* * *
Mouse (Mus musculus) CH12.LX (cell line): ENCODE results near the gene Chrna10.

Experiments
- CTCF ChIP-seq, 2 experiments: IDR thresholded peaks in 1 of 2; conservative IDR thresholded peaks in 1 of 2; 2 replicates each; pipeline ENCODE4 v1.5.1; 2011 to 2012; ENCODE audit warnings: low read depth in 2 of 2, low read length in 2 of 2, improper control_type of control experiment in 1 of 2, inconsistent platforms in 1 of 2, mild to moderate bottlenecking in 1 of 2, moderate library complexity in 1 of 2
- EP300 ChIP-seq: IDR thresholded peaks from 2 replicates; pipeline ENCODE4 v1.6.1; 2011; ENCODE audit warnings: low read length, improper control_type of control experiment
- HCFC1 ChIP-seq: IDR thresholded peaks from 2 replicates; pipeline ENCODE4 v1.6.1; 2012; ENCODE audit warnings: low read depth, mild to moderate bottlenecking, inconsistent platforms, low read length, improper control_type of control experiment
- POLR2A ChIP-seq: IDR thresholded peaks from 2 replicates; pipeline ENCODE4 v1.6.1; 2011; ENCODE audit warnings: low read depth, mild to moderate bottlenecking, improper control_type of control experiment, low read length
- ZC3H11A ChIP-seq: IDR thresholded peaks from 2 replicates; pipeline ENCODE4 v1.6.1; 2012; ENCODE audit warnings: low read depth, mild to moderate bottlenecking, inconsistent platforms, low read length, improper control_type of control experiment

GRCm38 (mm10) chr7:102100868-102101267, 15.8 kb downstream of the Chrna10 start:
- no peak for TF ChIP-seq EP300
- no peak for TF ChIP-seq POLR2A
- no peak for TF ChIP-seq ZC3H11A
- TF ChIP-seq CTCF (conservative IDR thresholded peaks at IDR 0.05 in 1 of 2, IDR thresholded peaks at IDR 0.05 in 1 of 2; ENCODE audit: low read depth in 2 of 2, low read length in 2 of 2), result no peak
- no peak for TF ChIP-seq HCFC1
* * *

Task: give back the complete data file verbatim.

Mouse (Mus musculus) CH12.LX (cell line): ENCODE results near the gene Chrna10.

Experiments
- CTCF ChIP-seq, 2 experiments: IDR thresholded peaks in 1 of 2; conservative IDR thresholded peaks in 1 of 2; 2 replicates each; pipeline ENCODE4 v1.5.1; 2011 to 2012; ENCODE audit warnings: low read depth in 2 of 2, low read length in 2 of 2, improper control_type of control experiment in 1 of 2, inconsistent platforms in 1 of 2, mild to moderate bottlenecking in 1 of 2, moderate library complexity in 1 of 2
- EP300 ChIP-seq: IDR thresholded peaks from 2 replicates; pipeline ENCODE4 v1.6.1; 2011; ENCODE audit warnings: low read length, improper control_type of control experiment
- HCFC1 ChIP-seq: IDR thresholded peaks from 2 replicates; pipeline ENCODE4 v1.6.1; 2012; ENCODE audit warnings: low read depth, mild to moderate bottlenecking, inconsistent platforms, low read length, improper control_type of control experiment
- POLR2A ChIP-seq: IDR thresholded peaks from 2 replicates; pipeline ENCODE4 v1.6.1; 2011; ENCODE audit warnings: low read depth, mild to moderate bottlenecking, improper control_type of control experiment, low read length
- ZC3H11A ChIP-seq: IDR thresholded peaks from 2 replicates; pipeline ENCODE4 v1.6.1; 2012; ENCODE audit warnings: low read depth, mild to moderate bottlenecking, inconsistent platforms, low read length, improper control_type of control experiment

GRCm38 (mm10) chr7:102100868-102101267, 15.8 kb downstream of the Chrna10 start:
- no peak for TF ChIP-seq EP300
- no peak for TF ChIP-seq POLR2A
- no peak for TF ChIP-seq ZC3H11A
- TF ChIP-seq CTCF (conservative IDR thresholded peaks at IDR 0.05 in 1 of 2, IDR thresholded peaks at IDR 0.05 in 1 of 2; ENCODE audit: low read depth in 2 of 2, low read length in 2 of 2), result no peak
- no peak for TF ChIP-seq HCFC1